This week is erratic and all I can really think about is Said carefully reminding me to not let the entire exercise of the intellect go to waste. “Think!” I imagine him saying.

“Trust nothing but the veracity of your own ideas after your mind’s had its way with them.” [This isn’t Said anymore. Just me wanting to carve these words onto a rubber stamp for the next time papers come piling in.]


The footnote: Actually, the point I was going to get at since class ended with Marx was that the nature of the roles themselves [teacher-student] need some revamping, recreation–perhaps even re-enacting?


5 thoughts on “Procrastinating by way of Said.

  1. I find myself in a simillar situation. I’m also teaching undergrad students just a few years junior,some even of my age and the subject matter is design. Design or Architectural design to be specific is very subjective. I’m worrying about the ideas and theories that I’m teaching them. Although I’ve been following the set forth syllabus of the subject,I sometimes tend to express personal ideologies which they might think to be thr universal truth.
    It wad nice reading your entries. I’m also preparing my blog,can’t seem to figure out wordpress though. Goodluck..

    • Thank you for sharing your thoughts and apprehensions. Sometimes the academe can make us feel like we’re all alone. How exciting to be teaching something that can be tangible too–especially through outcomes. Please let me know when you start blogging. I’d love to follow you. And come back again to share more things. πŸ™‚

  2. Hi. Teaching is a noble profession and I appreciate how sensitive you are when it comes to teaching political ideology. See, although I have encountered very brilliant professors, I have also met some who have been “forceful” in teaching certain theories. Their personal advocacy and ideology gets mixed with the syllabus to the point that it sometimes seems like the agenda is already to subtly “brainwash” the student. Now, I know this might be a harsh description but it is a reality that cannot be denied. I understand that some teachers can be very passionate in teaching and promoting a particular ideology–especially if they believe it is the most just or reasonable–but I wish they also realized that they must keep an open-mind so as not to stifle the creativity and ingenuity of the student. At times, instead of encouraging the student to ask, the student becomes “scared” to challenge such positions presented by the “authority figure”. If not this, the student becomes “crippled” for in one way or another, the “authority” limited and boxed the scope of learning that the student could gain from a certain topic. The whole point of teaching and learning is thus lost in such scenarios.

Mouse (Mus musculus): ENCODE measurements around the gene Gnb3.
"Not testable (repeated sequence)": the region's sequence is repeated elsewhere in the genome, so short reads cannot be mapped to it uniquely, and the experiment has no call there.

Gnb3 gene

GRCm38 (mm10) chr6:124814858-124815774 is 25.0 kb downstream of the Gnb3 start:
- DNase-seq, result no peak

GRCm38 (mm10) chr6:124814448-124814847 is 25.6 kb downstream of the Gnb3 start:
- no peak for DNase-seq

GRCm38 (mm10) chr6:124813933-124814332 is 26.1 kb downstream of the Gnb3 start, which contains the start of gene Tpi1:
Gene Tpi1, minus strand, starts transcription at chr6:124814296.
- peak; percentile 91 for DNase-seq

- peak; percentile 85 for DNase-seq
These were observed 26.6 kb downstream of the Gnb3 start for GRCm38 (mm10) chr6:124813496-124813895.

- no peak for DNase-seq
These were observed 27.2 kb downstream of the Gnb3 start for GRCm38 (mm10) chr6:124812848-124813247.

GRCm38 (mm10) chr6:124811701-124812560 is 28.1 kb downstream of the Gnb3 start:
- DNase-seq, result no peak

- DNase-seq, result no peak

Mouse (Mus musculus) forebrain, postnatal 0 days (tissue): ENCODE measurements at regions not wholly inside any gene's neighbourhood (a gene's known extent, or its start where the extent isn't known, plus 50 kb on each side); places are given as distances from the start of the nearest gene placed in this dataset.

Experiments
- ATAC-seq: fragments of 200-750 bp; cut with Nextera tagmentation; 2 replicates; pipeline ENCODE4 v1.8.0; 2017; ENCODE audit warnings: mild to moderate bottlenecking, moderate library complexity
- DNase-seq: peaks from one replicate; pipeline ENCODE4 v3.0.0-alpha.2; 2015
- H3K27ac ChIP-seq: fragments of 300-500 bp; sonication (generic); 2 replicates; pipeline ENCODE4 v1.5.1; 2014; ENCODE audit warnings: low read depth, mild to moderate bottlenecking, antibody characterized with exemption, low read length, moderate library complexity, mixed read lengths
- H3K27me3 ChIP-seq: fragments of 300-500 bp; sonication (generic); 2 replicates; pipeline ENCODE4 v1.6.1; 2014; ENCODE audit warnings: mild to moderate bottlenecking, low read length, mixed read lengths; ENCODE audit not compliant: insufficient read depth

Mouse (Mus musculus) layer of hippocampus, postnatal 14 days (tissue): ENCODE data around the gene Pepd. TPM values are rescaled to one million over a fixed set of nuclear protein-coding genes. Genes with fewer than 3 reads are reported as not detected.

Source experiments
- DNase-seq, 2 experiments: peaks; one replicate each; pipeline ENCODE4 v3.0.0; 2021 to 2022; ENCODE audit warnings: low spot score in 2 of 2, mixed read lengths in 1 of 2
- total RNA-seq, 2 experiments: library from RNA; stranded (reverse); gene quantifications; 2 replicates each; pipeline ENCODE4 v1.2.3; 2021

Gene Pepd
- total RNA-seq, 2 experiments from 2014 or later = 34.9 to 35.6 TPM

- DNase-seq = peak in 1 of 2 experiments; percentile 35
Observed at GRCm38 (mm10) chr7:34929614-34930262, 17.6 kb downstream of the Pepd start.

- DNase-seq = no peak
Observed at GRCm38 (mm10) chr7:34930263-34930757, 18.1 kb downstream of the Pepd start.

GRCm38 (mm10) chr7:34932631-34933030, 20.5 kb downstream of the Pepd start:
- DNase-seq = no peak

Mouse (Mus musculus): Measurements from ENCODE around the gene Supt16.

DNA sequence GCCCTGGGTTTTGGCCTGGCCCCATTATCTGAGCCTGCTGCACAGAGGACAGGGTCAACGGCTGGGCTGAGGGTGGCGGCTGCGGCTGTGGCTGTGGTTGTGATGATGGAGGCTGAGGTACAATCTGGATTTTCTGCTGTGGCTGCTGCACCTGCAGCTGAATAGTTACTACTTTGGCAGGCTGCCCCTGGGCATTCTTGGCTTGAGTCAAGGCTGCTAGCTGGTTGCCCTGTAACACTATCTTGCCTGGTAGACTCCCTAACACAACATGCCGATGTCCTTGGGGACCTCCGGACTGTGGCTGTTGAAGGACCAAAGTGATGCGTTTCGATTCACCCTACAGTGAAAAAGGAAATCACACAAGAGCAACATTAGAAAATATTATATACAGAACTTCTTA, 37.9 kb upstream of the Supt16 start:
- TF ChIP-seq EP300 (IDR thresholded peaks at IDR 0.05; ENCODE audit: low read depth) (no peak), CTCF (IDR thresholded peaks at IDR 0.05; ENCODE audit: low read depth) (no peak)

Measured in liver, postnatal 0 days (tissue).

It would be great if everyone can “objectively” teach–free from one’s biases and political positioning. However, since doing so is a difficult task (especially in courses that leave so much room for subjectivity and bias), I just hope that both the teacher and the student maintain an OPEN and critical mind instead. Both of them must flourish in an environment that encourages critical thinking. And, to be a critical thinker, a wide-array of theories and discourses must be given a “fair shot” of examination and discussion.

    PS: I personally love meeting teachers who are so passionate in teaching courses like political ideology. As of this moment, I now miss enrolling in those type of subjects! I like it too when the professor always opens up room for an active exchange of dialogue and ideas in class.

    • Your response is so generous. Thank you so much. Yes, I agree with you. It’s sad sometimes to be a teacher and have to deal with all of this. We challenge our kids to work past mediocrity and yet we can also be the ones that exemplify it.

      I miss school as you do too! I like teaching but I also like being the student, experimenting with new ideas and not just facilitating discussions. πŸ™‚